Sponsored by:

Comment, blog & share photos

Log in | Become a member
The Honolulu Advertiser

Posted on: Monday, September 2, 2002

I mua! Macintosh 'speaks' Hawaiian

By Vicki Viotti
Advertiser Staff Writer

The Macintosh is speaking Hawai'i's mother tongue, and educators who champion its renaissance see this move as recognition of Hawaiian as one of the world's living languages.

Among the chief celebrants is Keola Donaghy, media and telecommunications director with the Hale Kuamo'o Hawaiian Language Center at the University of Hawai'i—Hilo. Donaghy helped lay the groundwork for the upgrade that's now part of the newest Macintosh operating system. It is the first time that a complete Hawaiian alphabet has been available on a widely used major computer operating system.

That system — known as OS 10.2 and shipped to computer stores last week — is the software that defines how a Macintosh computer runs. The change in this version of the software gives users the typefaces needed to write in Hawaiian.

Specifically, the operating system added an option to the computer's internal "keyboard" allowing users to type in the kahako and the 'okina, two characters essential to the Hawaiian written language as it is now taught.

The kahako is the little dash appearing over vowels (like the one over the final letter in kahako), a diacritical mark signifying a stressed vowel sound. The 'okina, or glottal stop, signals a halting of breath between vowel sounds; it is considered to be a consonant.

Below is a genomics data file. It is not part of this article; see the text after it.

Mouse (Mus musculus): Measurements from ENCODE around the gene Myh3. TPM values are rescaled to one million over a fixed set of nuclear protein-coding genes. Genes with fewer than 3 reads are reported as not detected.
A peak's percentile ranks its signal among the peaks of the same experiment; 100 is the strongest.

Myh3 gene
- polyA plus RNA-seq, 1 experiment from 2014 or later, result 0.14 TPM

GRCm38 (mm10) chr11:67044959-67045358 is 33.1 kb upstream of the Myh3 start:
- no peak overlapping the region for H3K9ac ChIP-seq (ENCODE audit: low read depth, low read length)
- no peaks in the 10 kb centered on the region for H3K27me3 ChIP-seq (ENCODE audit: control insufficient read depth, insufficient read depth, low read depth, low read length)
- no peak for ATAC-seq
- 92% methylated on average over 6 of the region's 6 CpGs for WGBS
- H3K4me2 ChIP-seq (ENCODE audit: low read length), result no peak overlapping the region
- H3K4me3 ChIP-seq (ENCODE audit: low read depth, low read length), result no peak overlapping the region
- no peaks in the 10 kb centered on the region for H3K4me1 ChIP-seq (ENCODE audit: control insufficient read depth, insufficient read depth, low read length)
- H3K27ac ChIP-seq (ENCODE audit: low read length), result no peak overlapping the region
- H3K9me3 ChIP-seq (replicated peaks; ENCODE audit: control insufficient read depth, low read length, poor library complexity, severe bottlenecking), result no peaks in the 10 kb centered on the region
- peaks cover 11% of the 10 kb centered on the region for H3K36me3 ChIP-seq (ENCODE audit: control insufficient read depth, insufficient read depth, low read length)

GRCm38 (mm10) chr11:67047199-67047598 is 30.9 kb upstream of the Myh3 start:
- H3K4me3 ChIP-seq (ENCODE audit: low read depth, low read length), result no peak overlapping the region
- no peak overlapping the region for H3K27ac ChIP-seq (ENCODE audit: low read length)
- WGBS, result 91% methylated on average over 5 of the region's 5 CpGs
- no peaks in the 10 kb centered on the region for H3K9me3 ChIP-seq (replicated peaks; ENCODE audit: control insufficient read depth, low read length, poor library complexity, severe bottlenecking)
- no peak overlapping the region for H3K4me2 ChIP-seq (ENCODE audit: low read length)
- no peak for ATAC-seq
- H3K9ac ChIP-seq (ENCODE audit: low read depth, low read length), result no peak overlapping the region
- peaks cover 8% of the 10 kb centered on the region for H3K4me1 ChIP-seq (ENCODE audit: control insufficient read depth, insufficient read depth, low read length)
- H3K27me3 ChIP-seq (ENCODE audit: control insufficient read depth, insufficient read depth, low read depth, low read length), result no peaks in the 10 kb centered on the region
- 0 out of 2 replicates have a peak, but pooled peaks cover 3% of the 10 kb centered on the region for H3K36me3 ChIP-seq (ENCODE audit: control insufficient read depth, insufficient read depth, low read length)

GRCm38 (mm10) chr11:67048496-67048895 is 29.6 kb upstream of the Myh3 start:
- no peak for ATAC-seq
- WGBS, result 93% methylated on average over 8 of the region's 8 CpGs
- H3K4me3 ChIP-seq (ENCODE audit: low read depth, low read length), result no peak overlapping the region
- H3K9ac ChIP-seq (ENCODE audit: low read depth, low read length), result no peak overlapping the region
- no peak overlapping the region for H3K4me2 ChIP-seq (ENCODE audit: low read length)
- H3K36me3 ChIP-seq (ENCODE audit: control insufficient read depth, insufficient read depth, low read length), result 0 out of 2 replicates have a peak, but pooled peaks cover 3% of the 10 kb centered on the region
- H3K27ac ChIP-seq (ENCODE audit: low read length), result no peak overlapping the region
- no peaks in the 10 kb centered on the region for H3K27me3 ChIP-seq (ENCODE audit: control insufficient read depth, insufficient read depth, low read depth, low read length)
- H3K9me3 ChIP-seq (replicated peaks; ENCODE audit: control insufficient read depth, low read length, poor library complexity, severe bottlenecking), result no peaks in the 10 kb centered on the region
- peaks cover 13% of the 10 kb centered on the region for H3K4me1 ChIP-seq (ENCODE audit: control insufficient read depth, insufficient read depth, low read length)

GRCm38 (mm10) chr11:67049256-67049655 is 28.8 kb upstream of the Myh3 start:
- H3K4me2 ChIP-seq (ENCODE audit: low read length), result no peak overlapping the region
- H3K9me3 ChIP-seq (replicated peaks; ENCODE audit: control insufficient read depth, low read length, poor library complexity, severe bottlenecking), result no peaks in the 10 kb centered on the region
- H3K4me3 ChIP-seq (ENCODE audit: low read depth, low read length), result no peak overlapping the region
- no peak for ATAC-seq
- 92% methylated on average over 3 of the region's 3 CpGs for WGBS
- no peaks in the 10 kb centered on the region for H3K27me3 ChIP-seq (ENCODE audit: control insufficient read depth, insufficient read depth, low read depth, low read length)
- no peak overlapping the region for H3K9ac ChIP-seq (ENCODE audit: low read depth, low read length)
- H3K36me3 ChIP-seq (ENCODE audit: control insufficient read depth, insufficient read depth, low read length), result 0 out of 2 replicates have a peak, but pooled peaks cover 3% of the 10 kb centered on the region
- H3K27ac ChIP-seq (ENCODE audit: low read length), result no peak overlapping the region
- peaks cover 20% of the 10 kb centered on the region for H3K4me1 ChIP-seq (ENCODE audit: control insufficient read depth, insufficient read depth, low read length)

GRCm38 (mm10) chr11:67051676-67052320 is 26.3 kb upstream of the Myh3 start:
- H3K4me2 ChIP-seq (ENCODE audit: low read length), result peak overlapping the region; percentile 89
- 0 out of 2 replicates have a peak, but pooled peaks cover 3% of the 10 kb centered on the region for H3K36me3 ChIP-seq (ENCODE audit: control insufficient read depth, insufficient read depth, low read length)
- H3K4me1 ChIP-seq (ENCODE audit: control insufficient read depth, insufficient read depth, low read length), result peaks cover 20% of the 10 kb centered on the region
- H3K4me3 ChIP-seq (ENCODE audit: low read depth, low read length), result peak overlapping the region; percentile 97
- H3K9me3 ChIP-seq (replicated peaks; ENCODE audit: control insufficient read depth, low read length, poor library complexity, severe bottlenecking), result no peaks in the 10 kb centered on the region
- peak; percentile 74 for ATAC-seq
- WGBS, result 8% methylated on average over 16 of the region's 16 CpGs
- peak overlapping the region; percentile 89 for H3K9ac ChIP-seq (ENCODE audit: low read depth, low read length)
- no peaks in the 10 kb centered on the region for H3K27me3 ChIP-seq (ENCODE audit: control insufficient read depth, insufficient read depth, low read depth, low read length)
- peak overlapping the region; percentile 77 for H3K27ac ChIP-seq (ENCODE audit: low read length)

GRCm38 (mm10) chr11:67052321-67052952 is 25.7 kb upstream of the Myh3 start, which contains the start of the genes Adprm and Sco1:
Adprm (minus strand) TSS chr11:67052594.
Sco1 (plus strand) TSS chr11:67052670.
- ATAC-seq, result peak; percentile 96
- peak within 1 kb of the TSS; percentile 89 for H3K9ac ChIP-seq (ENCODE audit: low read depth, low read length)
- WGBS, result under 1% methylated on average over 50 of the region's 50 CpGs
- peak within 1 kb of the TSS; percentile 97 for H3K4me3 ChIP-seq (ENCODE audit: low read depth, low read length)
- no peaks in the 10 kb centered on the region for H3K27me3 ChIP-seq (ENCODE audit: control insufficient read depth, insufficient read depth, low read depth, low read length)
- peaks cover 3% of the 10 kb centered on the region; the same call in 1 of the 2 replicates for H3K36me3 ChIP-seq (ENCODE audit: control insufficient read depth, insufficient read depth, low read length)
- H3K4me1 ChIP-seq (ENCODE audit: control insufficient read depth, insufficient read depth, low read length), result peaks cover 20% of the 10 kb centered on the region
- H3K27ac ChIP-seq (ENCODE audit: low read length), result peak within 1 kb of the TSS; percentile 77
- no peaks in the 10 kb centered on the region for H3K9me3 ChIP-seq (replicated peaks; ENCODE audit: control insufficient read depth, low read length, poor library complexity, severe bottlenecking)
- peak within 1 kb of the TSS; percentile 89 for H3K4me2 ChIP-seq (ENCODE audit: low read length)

The Kuamo'o center has enjoyed a long supportive relationship with Apple Computers, Donaghy said; Hawaiian language immersion programs statewide use Macintosh computers almost exclusively. Some of the equipment used by Kuamo'o and its network for Hawaiian speakers called Leoki was donated by Apple.

But corporate technicians at first resisted Donaghy's persistent requests for a built-in Hawaiian language keyboard, similar to options that support the alphabets of other languages.

"We've been pushing them since '95," he said. "There wasn't any interest on their part, because they thought it would have been a considerable amount of work for them to do it."

Eventually, the company was convinced that the modifications were fairly minor, Donaghy said, and the Hawaiian keyboard was added to the latest system. It enables other programs to handle the language properly, too, he added. For example, the 'okina is treated like the final consonant in the language when programs alphabetize Hawaiian words. By contrast, the keyboards that Hawaiian programs now use alphabetize words incorrectly, or ignore the kahako and 'okina in spell-checking.

It will take a few years for the impact of the decision to be felt, Donaghy said, because most schools use computers that can't run the new operating system.

But it's a start, he said, and one educators hope to use in seeking similar upgrades in the more prevalent Windows systems.

"We want it so that people simply turn on a computer, they know it will have Hawaiian," he said. "For our kids, the biggest thing is to show them the language is still viable and living."